Inside Higher Ed covers the ways philanthropies and private companies are helping historically black colleges and universities replicate their educational offerings online. Many HBCUs report being underfunded, which can limit their ability to host digital platforms and provide engaging online coursework compared to other institutions. Additionally, since HBCUs focus on a model that fosters a sense of belonging to their students, higher education experts are configuring ways to demonstrate an inclusive community through virtual learning programs.
Sexual Assault and Title IX
Higher Ed Dive covers the newly announced set of principles on sexual harassment to eradicate sexual misconduct from the Association of American Universities. A network of sixty-six research universities have agreed to increase transparency during their hiring practices in order to ban abusers working from one institution to another. The guidelines also include directions to remove barriers from reporting sexual harassment and offering resources for groups who are more likely to be targets of violence.
The Chronicle reports on an ongoing lawsuit from over 20 women that accuses Liberty University of mishandling sexual assault and rape investigations. Liberty’s honor code, the Liberty Way, requires students to refrain from drinking alcohol or smoking and having sex before marriage. According to investigations, women who reported being victims of sexual violence have repeatedly been punished for violating the school’s policies. Other conservative faith-based institutions have been changing their code of conduct within past years.
New survey results from Inside Higher Ed, College Pulse, and Kaplan show the benefits of mentorship for college student success. Students with professors, advisors, or other mentor relationships benefit in navigating college and entry level career placement. Mentor roles were filled mostly by professors (56%), other students (53%), and academic advisers (42%). Students who attended private high schools were more likely to have had a mentor, and 57% of student mentees said they met their mentor in class. The top ways mentors helped students were giving career advice (64%), helping select classes (53%), and helping navigate student life (48%).
The Chronicle features an article on how freshmen students are fairing academically this year and whether the pandemic has affected preparation for college coursework. Professors report struggling to make up for pandemic learning losses while re-acclimating to in-person learning. COVID precautionary measures and the rise of the delta variant during the start of the semester have also been hindering the gaps college faculty are hoping to fill.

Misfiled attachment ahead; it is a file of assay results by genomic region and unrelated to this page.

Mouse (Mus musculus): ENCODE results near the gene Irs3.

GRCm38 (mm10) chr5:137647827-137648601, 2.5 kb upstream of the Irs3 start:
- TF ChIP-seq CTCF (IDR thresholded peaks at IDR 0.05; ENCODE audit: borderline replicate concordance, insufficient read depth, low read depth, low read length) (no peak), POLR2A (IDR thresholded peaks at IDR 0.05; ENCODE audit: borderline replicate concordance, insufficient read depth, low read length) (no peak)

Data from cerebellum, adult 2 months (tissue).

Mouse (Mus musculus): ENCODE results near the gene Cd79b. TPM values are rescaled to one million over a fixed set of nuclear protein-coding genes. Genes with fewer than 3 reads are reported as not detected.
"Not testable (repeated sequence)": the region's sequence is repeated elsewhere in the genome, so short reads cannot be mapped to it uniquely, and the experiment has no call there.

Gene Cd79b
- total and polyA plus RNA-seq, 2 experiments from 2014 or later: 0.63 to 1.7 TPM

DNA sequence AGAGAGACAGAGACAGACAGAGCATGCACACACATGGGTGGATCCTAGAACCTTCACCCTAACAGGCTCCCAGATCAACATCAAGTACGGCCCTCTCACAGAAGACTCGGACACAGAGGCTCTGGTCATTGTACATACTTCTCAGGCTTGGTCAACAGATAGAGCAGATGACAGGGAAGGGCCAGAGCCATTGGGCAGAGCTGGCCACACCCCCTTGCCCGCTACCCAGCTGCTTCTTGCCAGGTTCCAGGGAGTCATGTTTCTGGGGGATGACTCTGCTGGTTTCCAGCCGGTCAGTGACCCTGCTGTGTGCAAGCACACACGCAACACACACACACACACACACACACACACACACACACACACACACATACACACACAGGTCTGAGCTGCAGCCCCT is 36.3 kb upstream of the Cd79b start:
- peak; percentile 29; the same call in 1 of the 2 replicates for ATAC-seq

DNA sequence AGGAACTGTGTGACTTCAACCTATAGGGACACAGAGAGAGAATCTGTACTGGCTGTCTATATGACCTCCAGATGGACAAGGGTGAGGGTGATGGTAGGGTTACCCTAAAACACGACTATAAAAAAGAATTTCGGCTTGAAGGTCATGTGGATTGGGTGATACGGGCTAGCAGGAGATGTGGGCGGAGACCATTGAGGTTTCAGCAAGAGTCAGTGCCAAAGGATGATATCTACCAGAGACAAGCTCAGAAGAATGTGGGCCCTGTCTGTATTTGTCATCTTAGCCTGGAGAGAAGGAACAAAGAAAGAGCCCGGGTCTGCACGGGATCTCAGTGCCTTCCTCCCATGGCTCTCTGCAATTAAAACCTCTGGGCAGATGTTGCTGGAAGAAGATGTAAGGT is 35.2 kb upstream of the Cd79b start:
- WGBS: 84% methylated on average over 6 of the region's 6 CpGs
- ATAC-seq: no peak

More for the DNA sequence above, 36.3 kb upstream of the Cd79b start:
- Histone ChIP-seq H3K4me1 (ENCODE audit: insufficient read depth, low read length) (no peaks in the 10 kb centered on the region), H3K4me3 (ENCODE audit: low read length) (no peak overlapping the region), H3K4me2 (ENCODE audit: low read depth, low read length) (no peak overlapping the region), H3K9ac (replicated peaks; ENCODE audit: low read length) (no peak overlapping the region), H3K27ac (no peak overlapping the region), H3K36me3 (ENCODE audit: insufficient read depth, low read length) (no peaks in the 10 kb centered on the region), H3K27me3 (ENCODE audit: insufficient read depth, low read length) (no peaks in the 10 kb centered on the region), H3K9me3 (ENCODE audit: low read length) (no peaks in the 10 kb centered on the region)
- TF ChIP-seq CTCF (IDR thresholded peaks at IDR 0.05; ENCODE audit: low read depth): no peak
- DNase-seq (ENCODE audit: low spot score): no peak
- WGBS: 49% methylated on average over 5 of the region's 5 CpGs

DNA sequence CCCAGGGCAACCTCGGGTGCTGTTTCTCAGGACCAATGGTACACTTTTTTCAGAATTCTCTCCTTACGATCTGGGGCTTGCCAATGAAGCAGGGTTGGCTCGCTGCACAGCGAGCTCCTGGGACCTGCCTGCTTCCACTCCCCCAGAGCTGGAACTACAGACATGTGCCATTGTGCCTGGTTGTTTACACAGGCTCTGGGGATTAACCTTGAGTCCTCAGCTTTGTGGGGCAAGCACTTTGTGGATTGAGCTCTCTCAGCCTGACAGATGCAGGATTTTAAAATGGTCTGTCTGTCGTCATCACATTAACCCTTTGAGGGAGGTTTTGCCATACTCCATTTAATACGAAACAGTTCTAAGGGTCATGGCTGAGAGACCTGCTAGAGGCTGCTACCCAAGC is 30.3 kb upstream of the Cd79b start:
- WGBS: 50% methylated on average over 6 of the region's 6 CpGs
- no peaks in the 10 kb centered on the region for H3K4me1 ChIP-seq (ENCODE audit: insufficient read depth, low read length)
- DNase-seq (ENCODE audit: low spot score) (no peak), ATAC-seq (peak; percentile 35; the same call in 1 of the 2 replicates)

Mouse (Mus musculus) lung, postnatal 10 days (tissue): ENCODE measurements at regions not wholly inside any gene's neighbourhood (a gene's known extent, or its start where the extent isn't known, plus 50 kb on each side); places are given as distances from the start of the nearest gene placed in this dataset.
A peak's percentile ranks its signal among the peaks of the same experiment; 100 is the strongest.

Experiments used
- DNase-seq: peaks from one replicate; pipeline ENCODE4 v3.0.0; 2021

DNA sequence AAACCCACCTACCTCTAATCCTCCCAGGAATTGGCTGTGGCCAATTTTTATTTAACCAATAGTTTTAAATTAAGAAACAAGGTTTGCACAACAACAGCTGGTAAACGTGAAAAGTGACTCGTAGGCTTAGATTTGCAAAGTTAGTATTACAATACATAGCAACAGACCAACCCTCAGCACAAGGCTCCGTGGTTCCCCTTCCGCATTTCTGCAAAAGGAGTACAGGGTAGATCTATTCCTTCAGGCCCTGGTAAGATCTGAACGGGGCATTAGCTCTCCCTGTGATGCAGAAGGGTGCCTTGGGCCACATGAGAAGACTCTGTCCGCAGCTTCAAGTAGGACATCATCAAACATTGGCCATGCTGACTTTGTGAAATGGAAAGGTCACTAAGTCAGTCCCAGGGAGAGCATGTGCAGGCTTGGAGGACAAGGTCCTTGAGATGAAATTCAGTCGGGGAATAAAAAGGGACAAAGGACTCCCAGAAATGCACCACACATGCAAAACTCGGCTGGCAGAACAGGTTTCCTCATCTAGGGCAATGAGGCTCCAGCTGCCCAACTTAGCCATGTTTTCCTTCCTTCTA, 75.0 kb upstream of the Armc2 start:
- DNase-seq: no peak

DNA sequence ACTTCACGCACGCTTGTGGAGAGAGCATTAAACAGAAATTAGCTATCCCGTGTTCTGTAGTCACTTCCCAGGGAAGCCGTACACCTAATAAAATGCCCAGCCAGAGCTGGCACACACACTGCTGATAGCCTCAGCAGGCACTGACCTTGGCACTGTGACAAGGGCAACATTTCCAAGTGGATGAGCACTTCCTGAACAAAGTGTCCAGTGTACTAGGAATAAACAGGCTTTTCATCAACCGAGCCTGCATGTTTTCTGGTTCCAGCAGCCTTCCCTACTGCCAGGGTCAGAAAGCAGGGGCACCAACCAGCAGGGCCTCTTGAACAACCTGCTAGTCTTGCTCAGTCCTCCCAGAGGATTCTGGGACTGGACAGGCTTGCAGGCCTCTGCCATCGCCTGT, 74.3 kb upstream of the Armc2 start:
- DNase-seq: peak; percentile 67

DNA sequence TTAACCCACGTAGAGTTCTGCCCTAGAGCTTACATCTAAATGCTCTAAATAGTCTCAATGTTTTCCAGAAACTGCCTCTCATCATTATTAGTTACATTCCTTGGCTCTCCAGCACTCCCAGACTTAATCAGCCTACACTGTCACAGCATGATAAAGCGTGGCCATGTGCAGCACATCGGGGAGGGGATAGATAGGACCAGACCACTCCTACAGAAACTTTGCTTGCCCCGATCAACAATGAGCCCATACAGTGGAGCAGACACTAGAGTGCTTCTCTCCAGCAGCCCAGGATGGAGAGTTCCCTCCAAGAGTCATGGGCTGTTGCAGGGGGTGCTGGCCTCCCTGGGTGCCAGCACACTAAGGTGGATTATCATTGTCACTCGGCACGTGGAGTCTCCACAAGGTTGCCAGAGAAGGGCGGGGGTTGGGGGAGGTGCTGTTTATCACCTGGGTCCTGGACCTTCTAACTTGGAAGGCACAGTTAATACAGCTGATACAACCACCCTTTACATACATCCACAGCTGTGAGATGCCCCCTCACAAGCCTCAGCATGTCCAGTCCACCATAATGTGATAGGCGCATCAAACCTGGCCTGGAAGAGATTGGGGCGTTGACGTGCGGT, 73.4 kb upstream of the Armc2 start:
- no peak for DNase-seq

Undergraduate enrollment continues to decline, according to fall 2021 data from the National Student Clearinghouse Research Center. Released on Tuesday, data shows a 3.2% decline in undergraduate enrollment from last year, and a 6.5% drop from two years ago. Community colleges witnessed the steepest decline of 5.6% while graduate school enrollment increased by 2.1%.
The Hechinger Report covers an article on the gender imbalance occuring in college admissions as less men apply to college. Data suggests male applicants have an advantage in college selectivity at private institutions when compared to a similar profile for a female applicant. According to the National Student Clearinghouse Research Center, women now make up close to 60% of enrollment at colleges and universities, whereas men only make up a little over 40%. These percentages for gender were reversed fifty years ago. Public institutions in the states of California, Washington, Florida, Arizona, Michigan, Nebraska, New Hampshire, Oklahoma, and Idaho are not allowed to consider race or gender in admissions.
Coronavirus: Safety and Reopening
The Chronicle’s Live Coronavirus Updates includes a guide on how to support students with long lasting aftereffects from a COVID infection. Based on expert advice and faculty from disability-services offices at two dozen colleges, the report provides recommendations for accessibility offices that may not be prepared for an influx of accommodations and requests for students who are suffering from symptoms. According to the article, since research is still limited on the long haul symptoms of COVID, it is estimated that anywhere from 5 to 80 percent of people may suffer from longer-term symptoms.
Higher Ed Dive briefs survey results revealing that over half of college students at the University of Oregon felt “institutional betrayal” from failing to protect them from the coronavirus pandemic. Based on 600 student responses, students also experienced distress as a result. Most first-year students during the fall 2020 and winter 2021 semesters were required to live on campus in dorms, and students said they experienced feeling institutional betrayal from environments that were created “where transmission and/or safety violations seemed common or normal.”